Immediately upon starting something feels off. Your character is granted full analogue control but moves in set increments at the same time; slightly flick the stick and they will move several steps before coming to a halt. Whilst exploring this isn’t really an issue, but try to position yourself to pick something up or talk to someone and it’s all too easy to skip past them through no fault of your own. It soon begins to grate, only alleviated by mashing the A button in the hope that you will catch the interaction and interrupt the animation. Eventually it becomes less noticeable, but that’s partly because of the other PC-centric design decisions that just stick out like a sore thumb.
The whole UI has been ported from the PC wholesale, with no attempt to make it more manageable or legible on a TV rather than a monitor. Text is tiny. I mean, almost illegible. I’ve got a good-sized TV (humble brag) but I’m sitting just 5ft away and I still struggled to read most of it. Item labels, enemy health bars and character names are just tiny. What makes it worse is that a lot of text is unnecessary. When talking to characters, who are all voiced, the text scrolls slower than the voiceover, essentially forcing you to listen to it rather than read faster and skip ahead. Voice acting is fairly poor all round so you wouldn’t be missing a great deal and to add insult to injury, should you try to skip ahead there’s no way to go back and listen/read again, save for the last sentence which will be repeated for eternity.
But dig into the game and pick up some items and it soon becomes apparent that dialogue is the best of it. Item descriptions have detailed stats and info but crammed in a small box with differing colors that don’t always stand out particularly well. There are generally 2 of these boxes, one for inventory and a comparison for your equipped item but these overlay your actual inventory, making it hard to see what you have and navigate around. You can disable these easily, but then all you have are tiny pictures with zero information. With a mouse cursor I can see it working well but on a gamepad it just frustrates and adds up in the column for reasons to give this a miss.
Get into the gameplay and things unfortunately do not improve much. I’m not too familiar with the likes of Diablo and its ilk, but the slow pace, lack of interaction and terrible controls make it somewhat of a chore to play. I’ve covered the movement but encounter an enemy and you needn’t worry about this. Not because it suddenly improves, but because you are rooted to the spot, the stick instead aiming your attacks. Holding down the X button is 90% of combat, whether using ranged bows and staffs, or closer swords and axes, attacks happen at a steady rhythm. Level up and you can add magic attacks to the mix but getting them to work is another uphill battle. Press it in the middle of swinging your sword and it just won’t register.
You need to release the attack button to launch magic, which can take a second or two to start, leaving you mostly defenseless. Local defensive buffs are available, such as a flame shield, so any close attackers take damage still, but ranged foes will just keep peppering you regardless. The whole control scheme just feels stodgy and unresponsive even though it is well laid out on the pad. When you can get it to work, all your attacks are easily accessed and there are loads of options to suit every player style. Again, suits mouse and keyboard, where hotkeys would prove useful I’m sure, but the slow pace just doesn’t fit the pad. Coming off playing the great Nine Parchments, it seems every good idea that game had seems to have been reversed here. It’s a shame as the core loop of fighting, looting and getting more powerful could be fun, but it’s just too awkward and stifling to get there.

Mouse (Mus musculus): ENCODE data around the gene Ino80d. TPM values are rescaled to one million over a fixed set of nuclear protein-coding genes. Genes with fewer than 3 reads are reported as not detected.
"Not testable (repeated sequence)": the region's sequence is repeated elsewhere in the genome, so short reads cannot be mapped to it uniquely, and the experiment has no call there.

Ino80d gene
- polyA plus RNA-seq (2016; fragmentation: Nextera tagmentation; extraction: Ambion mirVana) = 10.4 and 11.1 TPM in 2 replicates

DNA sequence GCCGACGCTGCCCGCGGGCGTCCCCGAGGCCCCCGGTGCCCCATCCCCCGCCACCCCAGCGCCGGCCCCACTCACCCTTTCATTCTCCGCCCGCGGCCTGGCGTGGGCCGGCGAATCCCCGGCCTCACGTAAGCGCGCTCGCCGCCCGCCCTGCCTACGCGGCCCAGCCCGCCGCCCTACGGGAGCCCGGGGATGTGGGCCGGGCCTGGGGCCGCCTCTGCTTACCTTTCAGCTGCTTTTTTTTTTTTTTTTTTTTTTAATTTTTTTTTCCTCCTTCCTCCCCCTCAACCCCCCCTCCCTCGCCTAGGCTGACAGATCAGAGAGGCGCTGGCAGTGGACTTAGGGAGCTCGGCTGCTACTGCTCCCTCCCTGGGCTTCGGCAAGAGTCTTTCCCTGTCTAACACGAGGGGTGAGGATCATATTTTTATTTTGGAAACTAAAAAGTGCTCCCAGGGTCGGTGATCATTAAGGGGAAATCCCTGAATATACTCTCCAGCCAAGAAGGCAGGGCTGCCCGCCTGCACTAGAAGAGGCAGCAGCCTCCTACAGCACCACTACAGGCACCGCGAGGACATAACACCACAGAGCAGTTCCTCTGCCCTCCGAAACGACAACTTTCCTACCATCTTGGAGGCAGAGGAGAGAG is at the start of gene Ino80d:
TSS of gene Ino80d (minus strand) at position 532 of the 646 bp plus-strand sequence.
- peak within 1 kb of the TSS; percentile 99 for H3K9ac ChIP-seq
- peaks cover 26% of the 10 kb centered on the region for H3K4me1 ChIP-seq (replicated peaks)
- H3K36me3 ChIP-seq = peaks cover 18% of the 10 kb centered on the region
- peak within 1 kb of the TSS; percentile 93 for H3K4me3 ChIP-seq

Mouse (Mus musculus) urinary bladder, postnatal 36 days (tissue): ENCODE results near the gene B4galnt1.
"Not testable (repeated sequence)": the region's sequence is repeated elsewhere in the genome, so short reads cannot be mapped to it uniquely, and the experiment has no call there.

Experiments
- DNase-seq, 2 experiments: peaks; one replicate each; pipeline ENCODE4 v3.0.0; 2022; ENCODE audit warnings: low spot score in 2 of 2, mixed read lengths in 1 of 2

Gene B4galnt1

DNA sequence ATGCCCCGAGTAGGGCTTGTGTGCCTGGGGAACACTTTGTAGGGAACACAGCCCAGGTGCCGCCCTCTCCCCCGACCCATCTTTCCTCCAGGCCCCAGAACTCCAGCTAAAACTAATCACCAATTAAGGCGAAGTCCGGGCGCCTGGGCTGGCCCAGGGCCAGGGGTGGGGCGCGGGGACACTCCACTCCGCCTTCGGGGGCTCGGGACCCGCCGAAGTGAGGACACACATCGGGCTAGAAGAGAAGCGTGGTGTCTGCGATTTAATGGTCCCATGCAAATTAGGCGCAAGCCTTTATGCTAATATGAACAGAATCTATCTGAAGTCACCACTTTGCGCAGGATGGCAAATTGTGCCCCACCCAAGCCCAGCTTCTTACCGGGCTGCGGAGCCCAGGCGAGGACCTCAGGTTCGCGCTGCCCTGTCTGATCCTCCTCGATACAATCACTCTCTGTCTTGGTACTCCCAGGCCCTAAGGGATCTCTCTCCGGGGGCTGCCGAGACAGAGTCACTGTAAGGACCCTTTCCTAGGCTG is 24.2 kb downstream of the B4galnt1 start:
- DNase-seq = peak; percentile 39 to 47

Like Frozenbytes effort, online multiplayer is supported too. However, following the trend set thus far, it’s implementation falls short. Trading is available between players, but I found it easier to just drop the stuff I didn’t want on the floor for others to pick up and outside of that there didn’t seem to be any real benefit to having another player there. Someone joined my game after I’d beat the first few bosses, so I expected them to join me in an onward march. They were level 1 however, so had to go through all that I had already done. Good for them as I could help but held me back from making my own progress. A complete lack of local MP just means I quickly avoided it altogether and stuck to single player.
Visuals are functional and not much more. Levels are furnished well but a lack of interactivity and life to it pull you out of the experience. Character models are of early Dreamcast levels of detail and polish and outside of some funny physics when characters rag-doll upon defeat, there’s nothing here that stands out. Audio is also lacking, in both ambient noise and a lack of punch in attacks or spells as well as the aforementioned voice acting. Player feedback is almost non-existent, which makes you all the more aware that you are just holding a button and waiting for items to fling out of your foes.
Releasing a PC game on console can work great, but some concessions have to be made for the differing audiences and control schemes. The core gameplay loop is more than capable of holding interest and has been put to great effect in recent games, but here, every opportunity is wasted. If you enjoy obscure interfaces, slow fiddly combat, and dated visuals, then please, fill your boots.
This game was tested and reviewed on Xbox One. All of the opinions and insights here are subject to that version.